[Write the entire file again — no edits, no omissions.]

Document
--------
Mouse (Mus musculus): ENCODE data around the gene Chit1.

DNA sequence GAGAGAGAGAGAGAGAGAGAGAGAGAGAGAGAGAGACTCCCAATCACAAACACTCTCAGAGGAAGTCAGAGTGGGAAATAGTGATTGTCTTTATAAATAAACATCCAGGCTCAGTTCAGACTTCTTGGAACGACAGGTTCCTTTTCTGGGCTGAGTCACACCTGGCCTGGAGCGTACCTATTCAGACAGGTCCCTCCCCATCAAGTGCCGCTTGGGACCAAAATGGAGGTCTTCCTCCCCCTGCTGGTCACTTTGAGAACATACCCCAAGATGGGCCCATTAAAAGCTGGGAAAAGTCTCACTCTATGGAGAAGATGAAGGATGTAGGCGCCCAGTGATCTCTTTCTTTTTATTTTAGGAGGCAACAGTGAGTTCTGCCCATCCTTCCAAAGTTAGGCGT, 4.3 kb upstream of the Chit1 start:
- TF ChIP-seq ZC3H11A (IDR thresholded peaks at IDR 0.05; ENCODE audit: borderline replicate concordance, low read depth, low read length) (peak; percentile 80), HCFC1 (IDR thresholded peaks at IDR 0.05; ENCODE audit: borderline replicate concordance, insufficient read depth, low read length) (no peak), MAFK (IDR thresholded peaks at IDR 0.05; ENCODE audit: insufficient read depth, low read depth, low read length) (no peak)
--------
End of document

Mouse (Mus musculus): ENCODE data around the gene Chit1.

DNA sequence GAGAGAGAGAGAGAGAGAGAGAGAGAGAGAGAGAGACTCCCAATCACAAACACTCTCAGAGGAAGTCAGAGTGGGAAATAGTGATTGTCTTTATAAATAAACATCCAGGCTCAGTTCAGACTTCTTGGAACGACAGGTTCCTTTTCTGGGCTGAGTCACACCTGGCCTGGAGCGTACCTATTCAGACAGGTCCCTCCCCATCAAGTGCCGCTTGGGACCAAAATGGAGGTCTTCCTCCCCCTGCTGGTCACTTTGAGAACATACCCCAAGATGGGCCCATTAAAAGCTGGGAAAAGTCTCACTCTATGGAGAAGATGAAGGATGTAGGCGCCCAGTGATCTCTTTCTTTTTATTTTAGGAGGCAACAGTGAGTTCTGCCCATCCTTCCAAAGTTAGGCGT, 4.3 kb upstream of the Chit1 start:
- TF ChIP-seq ZC3H11A (IDR thresholded peaks at IDR 0.05; ENCODE audit: borderline replicate concordance, low read depth, low read length) (peak; percentile 80), HCFC1 (IDR thresholded peaks at IDR 0.05; ENCODE audit: borderline replicate concordance, insufficient read depth, low read length) (no peak), MAFK (IDR thresholded peaks at IDR 0.05; ENCODE audit: insufficient read depth, low read depth, low read length) (no peak)